So what exactly does it mean to be mindful? According to Jon Kabat-Zinn, the founder of Mindfulness-Based Stress Reduction, “Mindfulness is awareness that arises through paying attention, on purpose, in the present moment, non-judgmentally.”
- Take a pause during the day and notice the thoughts you are having.
Often we get so caught up in thinking about the past or future that we don’t take the time out to notice the thoughts that we are having in the present.
- Practice a simple breathing exercise.
Breathing exercises are simple, yet powerful and always accessible during times of stress and anxiety.
- Come Back Into Your Body
There is a myriad of research to suggest that yoga is helpful in regards to coping with stress and anxiety. For instance, studies suggest that yoga helps to regulate the stress response by decreasing physiological arousal (i.e. lowering blood pressure).
Try some yoga. Child’s pose, legs up the wall and a simple forward fold can be a great way to release tension and come back into your physical body. Notice how these small movements can shift the energy in your body. (child’s pose in image)
- Meditate (this is a long explanation, sorry)
Get settled. Breathe deeply. Defocus your eyes, gazing softly into the middle distance. Take five deep, audible breaths, breathing in through the nose and out through the mouth. On the last exhalation, allow your eyes to close.Take a few moments to settle into your body. Check in. Gently observe your posture, and notice the sensations where your body touches the chair and your feet meet the ground. Feel the weight of your arms and hands resting on your legs. Acknowledge your senses: notice anything you can smell, hear or taste and sensations of heat, cold or wind. Scan your body. Slowly turn your mind inwards. Scan your body from head to toe, observing any tension or discomfort. Don’t try to change what you find, simply take note of it. Scan again, although this time notice which parts of the body feel relaxed. Take about 20 seconds for each scan. Now turn your awareness to your thoughts. Notice any thoughts that arise without attempting to alter them. Gently note your underlying mood, just becoming aware of what’s there without judgment. If there’s nothing obvious, that’s fine, too. Consider the ‘why’. Pause for around 30 seconds and consider why you’re sitting today. Recognise any expectation or desire you’ve brought along, and let it go. Spread the love: take a moment to consider the wider effects of being mindful today. Feeling calmer helps you feel better – which in turn has a positive knock-on effect for people you encounter during the day, from colleagues to partners to your bus driver. Become aware of this ripple effect. Nothing to achieve: before you continue in the session, remind yourself that there’s no “thing” for you to do here – your only job is to sit for the full session, but beyond that there is nothing for you to do in the normal sense of the word. All you have to do is step back and let it all unfold in its own time and own way. Observe the breath. Bring your attention to your breathing. Don’t make any effort to change it, just observe the rising and falling sensation that it creates in your body. Notice where these sensations occur – be it your belly, your chest, your shoulders, or anywhere else. For a few moments, focus on the quality of each breath, noting whether it’s deep or shallow, long or short, fast or slow. Begin silently counting the breaths: 1 as you inhale, 2 as you exhale, 3 on the next inhalation, and so on, up to 10. Then start again at 1. While doing this, it’s completely normal for thoughts to bubble up. You don’t need to “do” anything – just guide your attention back to the breath when you realise the mind has wandered off. If you can remember the number you’d counted up to, start again from there, or simply start from 1 again. Continue until the timer sounds. Allow your mind to be free. Spend 20-30 seconds just sitting. You might find yourself inundated with thoughts and plans, or feel calm and focused. Whatever happens is completely fine. Enjoy the rare chance to let your mind simply be. Prepare to finish. Become aware once more of the physical feelings: of the chair beneath you, where your feet make contact with the floor, your arms and your hands resting in your lap. Notice anything you can hear, smell, taste or feel. When you’re ready, slowly open your eyes. Take it with you. Before standing up, form a clear idea about what you’re going to do next, like brushing your teeth, making a cup of tea or getting your keys to leave the house. It’s so easy to just jump up off the seat and lose the calm and spacious quality you’ve just created. Try to carry this awareness with you to the next activity. Touch base: throughout the day, find small moments to remind yourself what it felt like to have that clarity and focused attention. Maybe when you first sit down at your desk at work, when you drink your morning coffee, or when you’re on the bus. You don’t need to do the whole exercise – just take a couple of deep breaths, notice how you feel, and observe any areas of tension.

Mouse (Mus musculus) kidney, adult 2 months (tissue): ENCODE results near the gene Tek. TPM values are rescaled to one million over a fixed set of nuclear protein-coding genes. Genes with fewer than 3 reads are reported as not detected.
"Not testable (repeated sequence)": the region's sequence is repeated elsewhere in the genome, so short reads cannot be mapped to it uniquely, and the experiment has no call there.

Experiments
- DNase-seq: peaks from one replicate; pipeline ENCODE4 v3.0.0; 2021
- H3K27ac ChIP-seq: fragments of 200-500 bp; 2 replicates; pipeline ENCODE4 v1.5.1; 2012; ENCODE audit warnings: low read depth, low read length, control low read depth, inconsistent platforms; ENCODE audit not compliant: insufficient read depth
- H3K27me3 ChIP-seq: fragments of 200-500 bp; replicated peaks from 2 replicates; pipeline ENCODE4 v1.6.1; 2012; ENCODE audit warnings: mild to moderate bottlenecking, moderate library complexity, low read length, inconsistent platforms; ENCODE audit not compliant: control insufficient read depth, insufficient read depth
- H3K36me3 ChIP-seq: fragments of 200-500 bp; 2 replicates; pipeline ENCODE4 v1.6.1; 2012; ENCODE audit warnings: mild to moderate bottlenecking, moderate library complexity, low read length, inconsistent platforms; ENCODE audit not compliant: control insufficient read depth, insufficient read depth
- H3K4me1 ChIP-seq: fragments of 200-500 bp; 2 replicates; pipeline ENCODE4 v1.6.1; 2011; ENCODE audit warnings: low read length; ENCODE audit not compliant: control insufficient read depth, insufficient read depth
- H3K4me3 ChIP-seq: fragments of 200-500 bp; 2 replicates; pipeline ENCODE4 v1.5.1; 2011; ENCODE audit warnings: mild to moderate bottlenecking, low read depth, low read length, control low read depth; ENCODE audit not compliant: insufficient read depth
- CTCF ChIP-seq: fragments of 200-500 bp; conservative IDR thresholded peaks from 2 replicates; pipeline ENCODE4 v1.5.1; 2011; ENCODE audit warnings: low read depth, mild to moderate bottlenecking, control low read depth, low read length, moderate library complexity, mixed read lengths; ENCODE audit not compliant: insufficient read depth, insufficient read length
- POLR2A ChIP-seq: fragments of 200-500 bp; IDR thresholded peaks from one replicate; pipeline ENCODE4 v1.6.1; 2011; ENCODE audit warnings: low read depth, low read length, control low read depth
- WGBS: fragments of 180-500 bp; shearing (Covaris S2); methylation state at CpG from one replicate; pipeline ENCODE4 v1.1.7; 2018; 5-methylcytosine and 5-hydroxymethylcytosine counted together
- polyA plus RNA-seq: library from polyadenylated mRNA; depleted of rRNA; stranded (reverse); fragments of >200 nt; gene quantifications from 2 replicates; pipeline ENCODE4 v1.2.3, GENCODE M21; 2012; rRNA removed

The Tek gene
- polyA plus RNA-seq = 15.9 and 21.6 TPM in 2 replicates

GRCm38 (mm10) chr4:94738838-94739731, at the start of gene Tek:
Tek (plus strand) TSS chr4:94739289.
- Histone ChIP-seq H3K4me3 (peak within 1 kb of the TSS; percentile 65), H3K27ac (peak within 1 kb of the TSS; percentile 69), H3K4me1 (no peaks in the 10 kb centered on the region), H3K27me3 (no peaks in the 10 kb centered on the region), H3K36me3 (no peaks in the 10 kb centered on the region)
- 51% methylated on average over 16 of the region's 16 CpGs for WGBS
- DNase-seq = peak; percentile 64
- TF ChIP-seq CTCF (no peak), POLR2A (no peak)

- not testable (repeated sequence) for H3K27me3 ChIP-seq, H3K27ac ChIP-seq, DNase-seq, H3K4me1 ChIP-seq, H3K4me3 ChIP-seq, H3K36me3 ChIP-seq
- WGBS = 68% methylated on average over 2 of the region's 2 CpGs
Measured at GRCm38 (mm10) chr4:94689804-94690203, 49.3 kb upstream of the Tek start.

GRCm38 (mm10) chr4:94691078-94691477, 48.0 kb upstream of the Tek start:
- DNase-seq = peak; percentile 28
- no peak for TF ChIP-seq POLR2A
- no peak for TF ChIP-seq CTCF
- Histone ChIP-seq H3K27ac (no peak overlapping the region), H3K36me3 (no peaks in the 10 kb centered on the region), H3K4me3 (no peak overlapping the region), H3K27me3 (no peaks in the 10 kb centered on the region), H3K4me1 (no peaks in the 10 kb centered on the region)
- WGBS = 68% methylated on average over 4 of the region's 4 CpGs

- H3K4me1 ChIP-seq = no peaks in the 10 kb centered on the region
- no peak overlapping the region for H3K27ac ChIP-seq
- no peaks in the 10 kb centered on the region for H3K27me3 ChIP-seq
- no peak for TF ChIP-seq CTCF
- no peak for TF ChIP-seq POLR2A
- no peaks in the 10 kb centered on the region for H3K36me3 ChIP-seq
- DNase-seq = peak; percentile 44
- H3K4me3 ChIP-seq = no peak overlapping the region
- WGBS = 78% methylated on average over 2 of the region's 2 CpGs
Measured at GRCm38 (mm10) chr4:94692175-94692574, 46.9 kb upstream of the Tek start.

Tying it Together
Using one or more of these simple exercises throughout your day can help you to decrease anxiety, feel calmer, and more grounded.